Like optical fibers for photons, the Quantum Hall effect carries electrons along its edge channels. This similarity makes it possible to conduct electron interferometry experiments in a solid-state device. Although now it is an ambitious setting because of many difficulties, knowledge of how electron emission protocol from an on-demand electron source affects its quantum state and its quantumness could become useful in the future.

For this purpose, we did consider the toy model Hamiltonian:

$H = \epsilon |d\rangle \langle d| + \sum_k E_k |k\rangle \langle k| + \sum_k V_k |k\rangle \langle d| + h.c.$where $|d\rangle$ is a state of the quantum dot, and $|k\rangle$ are evenly spaced energy states on the quantum Hall edge channel. In the experiments, it is possible to obtain exponential tunnelling rate time dependence. But with wide band approximation, we may say that process is described with a couplings $\sqrt{2 \pi \rho} V_k(t) = \sqrt{\hbar/\tau} e^{t/2\tau}$. The animation shows the corresponding emission when the energy of the quantum dot state remains steady. For a more detailed analysis, see my BSc thesis summary.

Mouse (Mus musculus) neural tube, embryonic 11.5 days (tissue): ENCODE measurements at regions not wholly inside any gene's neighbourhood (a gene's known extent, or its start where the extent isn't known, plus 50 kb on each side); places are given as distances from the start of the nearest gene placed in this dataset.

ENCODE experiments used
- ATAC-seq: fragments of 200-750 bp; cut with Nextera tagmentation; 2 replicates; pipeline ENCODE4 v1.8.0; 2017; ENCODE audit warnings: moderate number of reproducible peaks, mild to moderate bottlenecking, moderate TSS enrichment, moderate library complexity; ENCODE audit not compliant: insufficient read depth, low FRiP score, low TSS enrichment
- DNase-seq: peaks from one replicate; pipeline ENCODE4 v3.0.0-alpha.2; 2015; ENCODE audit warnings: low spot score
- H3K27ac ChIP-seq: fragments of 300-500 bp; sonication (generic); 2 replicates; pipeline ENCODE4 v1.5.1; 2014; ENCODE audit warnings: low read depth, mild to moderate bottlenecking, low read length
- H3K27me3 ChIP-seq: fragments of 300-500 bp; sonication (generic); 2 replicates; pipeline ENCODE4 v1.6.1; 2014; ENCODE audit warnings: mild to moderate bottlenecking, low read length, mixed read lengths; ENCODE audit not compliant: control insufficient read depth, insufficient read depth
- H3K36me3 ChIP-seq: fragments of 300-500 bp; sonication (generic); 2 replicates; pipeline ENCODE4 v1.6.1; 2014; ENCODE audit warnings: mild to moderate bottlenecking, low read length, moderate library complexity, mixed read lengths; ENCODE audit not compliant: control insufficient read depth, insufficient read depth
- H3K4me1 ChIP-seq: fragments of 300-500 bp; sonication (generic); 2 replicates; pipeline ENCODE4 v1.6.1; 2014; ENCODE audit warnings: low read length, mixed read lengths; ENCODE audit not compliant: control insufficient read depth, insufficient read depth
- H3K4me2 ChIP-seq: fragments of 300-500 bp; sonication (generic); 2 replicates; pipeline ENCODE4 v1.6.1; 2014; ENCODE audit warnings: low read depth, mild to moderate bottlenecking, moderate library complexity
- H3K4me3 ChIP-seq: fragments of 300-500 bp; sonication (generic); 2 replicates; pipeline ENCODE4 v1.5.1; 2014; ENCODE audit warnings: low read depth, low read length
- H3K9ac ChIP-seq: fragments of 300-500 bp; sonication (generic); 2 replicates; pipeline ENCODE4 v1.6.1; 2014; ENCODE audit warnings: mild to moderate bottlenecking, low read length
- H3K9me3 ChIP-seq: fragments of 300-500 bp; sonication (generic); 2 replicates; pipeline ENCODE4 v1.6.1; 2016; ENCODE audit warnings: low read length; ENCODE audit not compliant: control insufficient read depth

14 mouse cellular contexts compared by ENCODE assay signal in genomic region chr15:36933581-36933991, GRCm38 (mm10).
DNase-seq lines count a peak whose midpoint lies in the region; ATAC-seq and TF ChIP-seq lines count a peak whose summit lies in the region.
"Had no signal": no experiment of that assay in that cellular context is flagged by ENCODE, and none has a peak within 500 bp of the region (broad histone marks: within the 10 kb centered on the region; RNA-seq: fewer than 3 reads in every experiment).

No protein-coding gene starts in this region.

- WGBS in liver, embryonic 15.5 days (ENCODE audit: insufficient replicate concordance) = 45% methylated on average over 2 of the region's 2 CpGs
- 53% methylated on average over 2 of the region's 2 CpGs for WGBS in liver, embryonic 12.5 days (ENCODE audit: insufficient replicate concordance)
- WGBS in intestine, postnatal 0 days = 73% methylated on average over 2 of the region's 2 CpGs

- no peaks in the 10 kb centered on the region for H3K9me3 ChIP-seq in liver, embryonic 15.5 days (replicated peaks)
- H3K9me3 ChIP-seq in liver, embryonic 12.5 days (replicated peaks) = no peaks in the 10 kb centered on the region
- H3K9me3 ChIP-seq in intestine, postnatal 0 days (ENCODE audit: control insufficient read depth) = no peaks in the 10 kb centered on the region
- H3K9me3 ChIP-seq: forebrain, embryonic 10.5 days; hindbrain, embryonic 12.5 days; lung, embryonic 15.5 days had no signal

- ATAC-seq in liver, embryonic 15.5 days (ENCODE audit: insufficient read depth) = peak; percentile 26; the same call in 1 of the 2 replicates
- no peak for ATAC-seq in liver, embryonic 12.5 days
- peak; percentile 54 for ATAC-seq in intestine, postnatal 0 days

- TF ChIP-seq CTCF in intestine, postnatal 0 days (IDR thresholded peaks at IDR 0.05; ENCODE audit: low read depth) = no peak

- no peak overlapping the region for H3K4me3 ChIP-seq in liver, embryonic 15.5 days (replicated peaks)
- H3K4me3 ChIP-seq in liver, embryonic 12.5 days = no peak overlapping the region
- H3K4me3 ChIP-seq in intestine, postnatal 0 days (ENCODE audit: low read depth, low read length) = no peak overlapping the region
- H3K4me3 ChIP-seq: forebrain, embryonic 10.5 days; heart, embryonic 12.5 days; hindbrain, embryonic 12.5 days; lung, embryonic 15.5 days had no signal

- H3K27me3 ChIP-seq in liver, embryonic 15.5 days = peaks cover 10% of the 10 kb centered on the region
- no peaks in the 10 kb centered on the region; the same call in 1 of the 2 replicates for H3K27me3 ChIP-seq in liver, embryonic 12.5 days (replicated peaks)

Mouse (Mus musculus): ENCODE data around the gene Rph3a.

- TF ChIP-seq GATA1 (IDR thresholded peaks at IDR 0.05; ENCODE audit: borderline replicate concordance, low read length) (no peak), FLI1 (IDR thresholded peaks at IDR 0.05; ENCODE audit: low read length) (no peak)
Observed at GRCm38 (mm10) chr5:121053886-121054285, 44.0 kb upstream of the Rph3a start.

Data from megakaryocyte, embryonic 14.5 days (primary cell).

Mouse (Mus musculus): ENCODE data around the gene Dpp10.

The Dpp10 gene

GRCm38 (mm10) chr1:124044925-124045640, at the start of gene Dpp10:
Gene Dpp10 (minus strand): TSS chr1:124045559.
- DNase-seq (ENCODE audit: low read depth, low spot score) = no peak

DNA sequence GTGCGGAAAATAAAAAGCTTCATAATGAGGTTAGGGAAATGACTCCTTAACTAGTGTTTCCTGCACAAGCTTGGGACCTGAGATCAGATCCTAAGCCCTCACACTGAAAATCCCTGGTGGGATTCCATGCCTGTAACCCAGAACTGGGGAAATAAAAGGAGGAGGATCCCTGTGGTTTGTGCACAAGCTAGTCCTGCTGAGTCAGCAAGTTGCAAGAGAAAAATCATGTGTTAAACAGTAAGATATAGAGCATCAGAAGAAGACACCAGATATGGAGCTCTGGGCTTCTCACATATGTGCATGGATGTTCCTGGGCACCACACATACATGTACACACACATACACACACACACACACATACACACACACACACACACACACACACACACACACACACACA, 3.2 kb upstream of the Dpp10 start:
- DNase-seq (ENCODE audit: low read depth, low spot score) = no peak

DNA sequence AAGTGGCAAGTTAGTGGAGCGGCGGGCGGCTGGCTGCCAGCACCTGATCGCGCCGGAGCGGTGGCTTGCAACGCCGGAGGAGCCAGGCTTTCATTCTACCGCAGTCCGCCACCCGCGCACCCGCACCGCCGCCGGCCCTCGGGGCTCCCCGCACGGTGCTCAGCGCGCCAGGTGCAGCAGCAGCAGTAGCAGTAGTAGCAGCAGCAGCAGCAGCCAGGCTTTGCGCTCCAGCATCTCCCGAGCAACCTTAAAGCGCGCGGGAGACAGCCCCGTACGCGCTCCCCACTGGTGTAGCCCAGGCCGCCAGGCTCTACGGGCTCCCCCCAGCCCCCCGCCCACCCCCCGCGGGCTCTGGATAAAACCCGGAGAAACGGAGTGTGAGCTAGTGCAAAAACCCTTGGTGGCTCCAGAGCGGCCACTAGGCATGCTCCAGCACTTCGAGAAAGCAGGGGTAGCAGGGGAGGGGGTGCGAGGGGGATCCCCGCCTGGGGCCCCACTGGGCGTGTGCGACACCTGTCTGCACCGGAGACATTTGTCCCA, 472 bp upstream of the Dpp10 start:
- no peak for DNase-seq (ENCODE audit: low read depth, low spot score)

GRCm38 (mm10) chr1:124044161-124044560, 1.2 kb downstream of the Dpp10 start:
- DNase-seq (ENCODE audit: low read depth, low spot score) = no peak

In a more realistic case, quantum dot coupling depends on energy which could be deduced by considering a parabolic potential barrier. In the case of a static barrier, emission can be initiated by driving the quantum dot potential up until the electron tunnels. This case is analysed by Kashcheyevs & Samuelsson (2017).

CC BY-SA 4.0 Janis Erdmanis. Last modified: January 31, 2024. Website built with Franklin.jl and the Julia programming language.